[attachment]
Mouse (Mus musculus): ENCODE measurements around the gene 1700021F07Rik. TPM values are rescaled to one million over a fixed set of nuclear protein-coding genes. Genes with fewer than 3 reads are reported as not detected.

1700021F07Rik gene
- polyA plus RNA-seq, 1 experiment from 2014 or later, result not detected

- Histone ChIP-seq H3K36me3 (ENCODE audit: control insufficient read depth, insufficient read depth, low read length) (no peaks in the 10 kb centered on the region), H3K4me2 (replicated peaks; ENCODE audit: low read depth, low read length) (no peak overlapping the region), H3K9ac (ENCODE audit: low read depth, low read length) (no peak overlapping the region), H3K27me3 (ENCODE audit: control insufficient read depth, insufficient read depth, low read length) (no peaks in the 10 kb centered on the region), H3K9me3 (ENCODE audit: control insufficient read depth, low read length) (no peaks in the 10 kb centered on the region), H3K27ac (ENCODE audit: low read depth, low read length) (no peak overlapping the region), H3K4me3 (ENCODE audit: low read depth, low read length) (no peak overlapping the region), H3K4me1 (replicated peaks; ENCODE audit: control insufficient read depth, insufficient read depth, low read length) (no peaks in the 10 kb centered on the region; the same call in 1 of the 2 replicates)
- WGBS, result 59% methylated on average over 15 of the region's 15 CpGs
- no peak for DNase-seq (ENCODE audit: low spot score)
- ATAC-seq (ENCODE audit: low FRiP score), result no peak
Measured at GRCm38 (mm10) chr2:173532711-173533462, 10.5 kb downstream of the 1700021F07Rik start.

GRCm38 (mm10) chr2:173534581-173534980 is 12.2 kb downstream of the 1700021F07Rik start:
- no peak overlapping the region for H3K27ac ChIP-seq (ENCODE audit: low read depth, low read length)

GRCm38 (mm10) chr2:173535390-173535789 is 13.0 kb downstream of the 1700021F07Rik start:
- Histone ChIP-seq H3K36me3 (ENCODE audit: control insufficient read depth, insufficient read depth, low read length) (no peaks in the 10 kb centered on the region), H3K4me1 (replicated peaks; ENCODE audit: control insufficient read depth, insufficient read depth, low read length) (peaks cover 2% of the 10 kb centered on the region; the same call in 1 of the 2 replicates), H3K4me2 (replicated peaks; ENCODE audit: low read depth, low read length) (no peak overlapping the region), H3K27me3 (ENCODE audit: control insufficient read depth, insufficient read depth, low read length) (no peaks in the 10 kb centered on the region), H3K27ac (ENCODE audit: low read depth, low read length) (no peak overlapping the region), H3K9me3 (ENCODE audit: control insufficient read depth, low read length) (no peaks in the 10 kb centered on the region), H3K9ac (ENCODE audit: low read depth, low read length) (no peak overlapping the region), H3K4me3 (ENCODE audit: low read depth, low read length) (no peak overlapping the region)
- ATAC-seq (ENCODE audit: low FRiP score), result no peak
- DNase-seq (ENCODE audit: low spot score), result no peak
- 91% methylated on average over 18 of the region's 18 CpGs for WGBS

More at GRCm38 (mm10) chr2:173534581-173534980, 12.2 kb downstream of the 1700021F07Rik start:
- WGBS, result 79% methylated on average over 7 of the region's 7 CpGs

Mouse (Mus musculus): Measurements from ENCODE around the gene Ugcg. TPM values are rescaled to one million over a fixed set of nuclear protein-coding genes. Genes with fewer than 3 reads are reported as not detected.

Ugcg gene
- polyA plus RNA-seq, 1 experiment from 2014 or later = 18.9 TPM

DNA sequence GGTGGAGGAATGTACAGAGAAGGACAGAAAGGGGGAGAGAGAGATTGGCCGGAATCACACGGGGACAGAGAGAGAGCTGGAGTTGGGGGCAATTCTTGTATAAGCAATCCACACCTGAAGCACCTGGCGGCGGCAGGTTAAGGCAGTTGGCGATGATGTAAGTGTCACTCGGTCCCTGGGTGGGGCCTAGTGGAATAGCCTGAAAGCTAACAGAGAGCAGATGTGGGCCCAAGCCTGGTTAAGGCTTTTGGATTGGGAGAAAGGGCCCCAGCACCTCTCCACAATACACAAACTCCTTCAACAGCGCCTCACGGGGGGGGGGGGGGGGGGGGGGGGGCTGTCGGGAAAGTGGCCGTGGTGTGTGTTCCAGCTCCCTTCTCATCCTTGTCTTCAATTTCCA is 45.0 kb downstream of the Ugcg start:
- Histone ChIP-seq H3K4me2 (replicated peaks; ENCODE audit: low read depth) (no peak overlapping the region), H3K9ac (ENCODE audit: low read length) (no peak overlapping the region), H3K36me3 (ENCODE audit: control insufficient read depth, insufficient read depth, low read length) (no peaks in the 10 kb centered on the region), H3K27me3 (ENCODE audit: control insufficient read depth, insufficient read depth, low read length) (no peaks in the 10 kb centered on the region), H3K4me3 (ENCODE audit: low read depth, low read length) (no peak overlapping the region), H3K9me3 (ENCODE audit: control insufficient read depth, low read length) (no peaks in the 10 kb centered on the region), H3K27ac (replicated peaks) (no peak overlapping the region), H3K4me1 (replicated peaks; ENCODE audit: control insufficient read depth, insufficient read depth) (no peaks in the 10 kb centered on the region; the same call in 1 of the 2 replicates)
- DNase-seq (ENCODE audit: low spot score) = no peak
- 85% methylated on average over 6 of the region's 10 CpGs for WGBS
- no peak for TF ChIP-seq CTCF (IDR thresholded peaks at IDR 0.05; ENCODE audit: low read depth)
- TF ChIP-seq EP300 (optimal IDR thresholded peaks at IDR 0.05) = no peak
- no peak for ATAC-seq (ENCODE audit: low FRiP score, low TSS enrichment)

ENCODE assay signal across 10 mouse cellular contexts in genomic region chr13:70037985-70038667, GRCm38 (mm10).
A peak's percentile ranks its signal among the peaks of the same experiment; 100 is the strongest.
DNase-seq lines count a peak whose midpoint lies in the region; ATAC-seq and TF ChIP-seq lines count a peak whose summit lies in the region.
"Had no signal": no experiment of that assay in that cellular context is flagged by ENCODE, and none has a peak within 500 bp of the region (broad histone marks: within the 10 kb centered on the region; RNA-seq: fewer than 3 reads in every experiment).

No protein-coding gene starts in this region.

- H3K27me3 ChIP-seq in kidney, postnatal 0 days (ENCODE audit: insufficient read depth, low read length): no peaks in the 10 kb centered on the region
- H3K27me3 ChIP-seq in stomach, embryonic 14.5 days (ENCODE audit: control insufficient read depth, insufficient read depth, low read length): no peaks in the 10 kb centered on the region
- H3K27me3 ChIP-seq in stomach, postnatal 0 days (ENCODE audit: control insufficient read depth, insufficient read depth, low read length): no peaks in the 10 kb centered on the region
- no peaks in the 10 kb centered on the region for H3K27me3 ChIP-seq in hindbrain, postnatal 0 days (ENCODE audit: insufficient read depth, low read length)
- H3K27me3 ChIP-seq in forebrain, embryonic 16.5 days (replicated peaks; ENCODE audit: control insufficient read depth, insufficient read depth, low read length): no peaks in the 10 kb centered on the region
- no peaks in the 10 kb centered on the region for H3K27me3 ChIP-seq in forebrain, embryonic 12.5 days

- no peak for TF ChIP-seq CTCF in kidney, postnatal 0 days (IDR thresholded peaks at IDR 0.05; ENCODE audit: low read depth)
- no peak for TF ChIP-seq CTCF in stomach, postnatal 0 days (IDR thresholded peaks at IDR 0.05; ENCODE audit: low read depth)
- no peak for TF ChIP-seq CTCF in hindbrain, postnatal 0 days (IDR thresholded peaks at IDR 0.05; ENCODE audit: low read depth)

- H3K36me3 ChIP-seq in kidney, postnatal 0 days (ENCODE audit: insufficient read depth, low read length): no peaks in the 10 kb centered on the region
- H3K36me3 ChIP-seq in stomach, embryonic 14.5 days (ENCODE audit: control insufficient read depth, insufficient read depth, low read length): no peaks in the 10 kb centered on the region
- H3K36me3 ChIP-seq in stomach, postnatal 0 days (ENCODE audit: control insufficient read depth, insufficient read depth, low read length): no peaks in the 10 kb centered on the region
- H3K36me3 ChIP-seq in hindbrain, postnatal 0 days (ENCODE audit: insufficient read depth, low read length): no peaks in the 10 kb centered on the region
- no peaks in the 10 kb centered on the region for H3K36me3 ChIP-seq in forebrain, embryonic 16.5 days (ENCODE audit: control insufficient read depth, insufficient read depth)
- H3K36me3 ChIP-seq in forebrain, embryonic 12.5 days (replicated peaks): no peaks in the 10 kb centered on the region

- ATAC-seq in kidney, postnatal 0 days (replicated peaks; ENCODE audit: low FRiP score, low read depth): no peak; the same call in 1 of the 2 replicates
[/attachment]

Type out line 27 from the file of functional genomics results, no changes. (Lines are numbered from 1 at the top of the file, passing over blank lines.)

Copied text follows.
- no peak for ATAC-seq (ENCODE audit: low FRiP score, low TSS enrichment)